Join the March on Washington - Aug. 24.

“You can’t talk about ending the slums without first saying profit must be taken out of the slums. . . . There must be a better distribution of wealth . . . and maybe America must move toward a democratic socialism.”

 -Dr. Martin Luther King Jr., speech to the SCLC staff, Frogmore, S.C., November 14, 1966

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Democratic socialists Bayard Rustin, Walter Reuther and A. Philip Randolph helped organize the March on Washington for Jobs and Freedom 50 years ago.  (above)

 They knew that ending legal segregation and winning political rights for African Americans were essential, but not sufficient, to ensure justice and freedom for all. Without access to good education, to health care and above all to decent jobs that paid living wages, the vote was not enough.

 Today, as the recent Supreme Court decision has emboldened racists and reactionaries in many state governments to roll back the electoral influence of African Americans and Latinos, we are marching again to defend the gains in voting rights of the last 50 years. These rights are essential to overturn Stand Your Ground laws and to end the mass incarceration of young people of color and the detention and deportation of undocumented immigrants.

 More than ever, the full exercise of political rights depends upon basic economic and social rights that are under savage attack throughout the country. As austerity and perverted national priorities cripple public budgets, schools are closing and higher education is so expensive that most students incur massive debt in order to pay for it. Head Start programs are being shut down. The budget sequester is cutting extended unemployment benefits and denying Medicaid and housing assistance to families in desperate need.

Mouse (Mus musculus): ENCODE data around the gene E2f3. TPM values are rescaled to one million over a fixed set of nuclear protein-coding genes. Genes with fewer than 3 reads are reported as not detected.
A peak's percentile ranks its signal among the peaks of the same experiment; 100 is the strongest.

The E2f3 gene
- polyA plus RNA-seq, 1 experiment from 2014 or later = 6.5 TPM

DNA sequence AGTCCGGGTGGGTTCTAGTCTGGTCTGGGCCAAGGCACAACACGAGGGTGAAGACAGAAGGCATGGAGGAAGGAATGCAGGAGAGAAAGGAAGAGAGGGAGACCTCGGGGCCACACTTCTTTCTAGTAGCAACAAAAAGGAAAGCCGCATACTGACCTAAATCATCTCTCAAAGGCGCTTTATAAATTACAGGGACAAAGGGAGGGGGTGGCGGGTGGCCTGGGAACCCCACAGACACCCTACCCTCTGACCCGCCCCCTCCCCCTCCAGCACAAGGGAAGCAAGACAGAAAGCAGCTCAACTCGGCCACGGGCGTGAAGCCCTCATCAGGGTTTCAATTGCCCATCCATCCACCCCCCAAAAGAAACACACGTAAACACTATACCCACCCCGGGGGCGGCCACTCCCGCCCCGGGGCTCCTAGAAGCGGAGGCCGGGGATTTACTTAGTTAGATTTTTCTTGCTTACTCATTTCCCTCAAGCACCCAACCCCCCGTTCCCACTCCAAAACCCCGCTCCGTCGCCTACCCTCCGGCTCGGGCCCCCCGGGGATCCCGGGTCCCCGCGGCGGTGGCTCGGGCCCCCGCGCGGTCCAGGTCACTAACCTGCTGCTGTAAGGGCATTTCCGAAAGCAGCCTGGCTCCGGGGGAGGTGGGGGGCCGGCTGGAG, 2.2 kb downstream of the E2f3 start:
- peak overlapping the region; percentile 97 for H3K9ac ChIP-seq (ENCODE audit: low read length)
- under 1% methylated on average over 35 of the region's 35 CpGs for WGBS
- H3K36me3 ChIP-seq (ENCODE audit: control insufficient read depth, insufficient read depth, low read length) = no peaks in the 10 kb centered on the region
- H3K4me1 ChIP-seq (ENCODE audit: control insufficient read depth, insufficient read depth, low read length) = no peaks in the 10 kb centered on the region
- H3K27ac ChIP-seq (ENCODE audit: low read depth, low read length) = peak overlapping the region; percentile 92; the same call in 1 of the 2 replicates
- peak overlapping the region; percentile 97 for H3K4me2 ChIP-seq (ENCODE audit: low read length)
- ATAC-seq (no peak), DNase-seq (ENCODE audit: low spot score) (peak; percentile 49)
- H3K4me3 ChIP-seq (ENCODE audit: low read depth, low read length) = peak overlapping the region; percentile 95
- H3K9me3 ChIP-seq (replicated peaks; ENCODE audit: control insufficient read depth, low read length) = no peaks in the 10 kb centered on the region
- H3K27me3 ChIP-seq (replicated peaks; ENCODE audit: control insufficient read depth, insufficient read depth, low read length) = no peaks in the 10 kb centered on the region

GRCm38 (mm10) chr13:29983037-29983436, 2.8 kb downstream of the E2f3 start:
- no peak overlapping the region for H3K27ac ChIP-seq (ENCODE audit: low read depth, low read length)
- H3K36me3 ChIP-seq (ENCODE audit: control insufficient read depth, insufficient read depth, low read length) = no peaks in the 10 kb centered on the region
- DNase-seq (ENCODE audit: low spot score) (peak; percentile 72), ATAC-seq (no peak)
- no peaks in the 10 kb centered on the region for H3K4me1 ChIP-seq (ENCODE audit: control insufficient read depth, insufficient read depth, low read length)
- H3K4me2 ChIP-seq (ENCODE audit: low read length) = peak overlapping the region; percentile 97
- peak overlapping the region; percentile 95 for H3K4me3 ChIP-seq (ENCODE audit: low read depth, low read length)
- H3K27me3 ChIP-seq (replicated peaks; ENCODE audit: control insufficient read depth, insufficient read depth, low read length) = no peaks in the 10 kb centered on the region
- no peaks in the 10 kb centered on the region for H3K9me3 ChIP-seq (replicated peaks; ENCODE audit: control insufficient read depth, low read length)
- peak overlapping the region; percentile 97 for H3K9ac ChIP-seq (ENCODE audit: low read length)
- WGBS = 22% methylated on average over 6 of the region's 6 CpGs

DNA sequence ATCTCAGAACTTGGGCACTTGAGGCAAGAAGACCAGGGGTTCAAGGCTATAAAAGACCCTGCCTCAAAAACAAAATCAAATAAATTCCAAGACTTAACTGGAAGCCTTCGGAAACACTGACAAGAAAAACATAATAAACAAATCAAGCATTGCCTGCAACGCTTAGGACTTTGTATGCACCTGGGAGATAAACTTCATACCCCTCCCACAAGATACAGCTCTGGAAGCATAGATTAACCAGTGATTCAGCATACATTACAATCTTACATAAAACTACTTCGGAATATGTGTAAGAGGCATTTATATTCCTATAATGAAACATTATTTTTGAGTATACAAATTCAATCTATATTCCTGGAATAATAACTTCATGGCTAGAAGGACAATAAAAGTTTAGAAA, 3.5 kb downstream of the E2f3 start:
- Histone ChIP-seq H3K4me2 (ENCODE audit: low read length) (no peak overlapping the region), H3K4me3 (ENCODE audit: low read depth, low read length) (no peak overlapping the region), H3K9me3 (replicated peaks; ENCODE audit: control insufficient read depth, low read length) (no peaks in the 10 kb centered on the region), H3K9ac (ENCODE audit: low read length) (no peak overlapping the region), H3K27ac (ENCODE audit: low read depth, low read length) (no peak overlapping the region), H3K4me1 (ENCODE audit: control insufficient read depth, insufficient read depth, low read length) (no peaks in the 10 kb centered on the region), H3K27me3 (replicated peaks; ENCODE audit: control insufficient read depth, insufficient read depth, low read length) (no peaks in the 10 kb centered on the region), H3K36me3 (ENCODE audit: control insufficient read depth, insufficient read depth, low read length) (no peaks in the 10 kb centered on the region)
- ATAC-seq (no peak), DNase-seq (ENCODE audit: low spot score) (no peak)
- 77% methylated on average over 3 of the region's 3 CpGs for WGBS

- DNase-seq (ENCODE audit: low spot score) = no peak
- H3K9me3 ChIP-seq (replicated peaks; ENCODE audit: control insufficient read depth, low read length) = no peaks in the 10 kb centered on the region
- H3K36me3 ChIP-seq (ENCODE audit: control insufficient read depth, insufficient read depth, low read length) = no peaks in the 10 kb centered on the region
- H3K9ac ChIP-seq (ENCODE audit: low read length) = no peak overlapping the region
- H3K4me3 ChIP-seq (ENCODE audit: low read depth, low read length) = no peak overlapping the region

Even as we welcome the extension of marriage rights, we know that discrimination on the job against the LGBT community continues. We know that the hard-fought gains of women for reproductive rights are being eliminated in many states. And millions of hard-working immigrants cannot get the legal status they need to emerge from the shadows into the full citizenship they deserve.

 This is not the society that we, along with Martin Luther King, dreamed of. We reject its growing economic inequality. We are appalled that African-American and Hispanic communities have been ravaged by foreclosures. We support the organization of the tens of millions of workers who take the only jobs available to them in fast food and other low wage industries, ones that do not pay living wages or decent benefits to support a family.

 We march to realize the Dream. Every day, we will work for the Dream we share with immigrant Dream Act activists, the Moral Monday movement in North Carolina and those who Defend the Dream in Florida. We shall overcome! 

See march details and assembly points on the link to the right. 

What Is DSA? Training Call

May 30, 2017
· 54 rsvps

If you're a new DSAer, have been on a new member call, but still have questions about DSA's core values/strategy/core work and how to express these ideas in an accessible way to the media, as well as to friends, family and others who might be interested in joining DSA, this call is for you.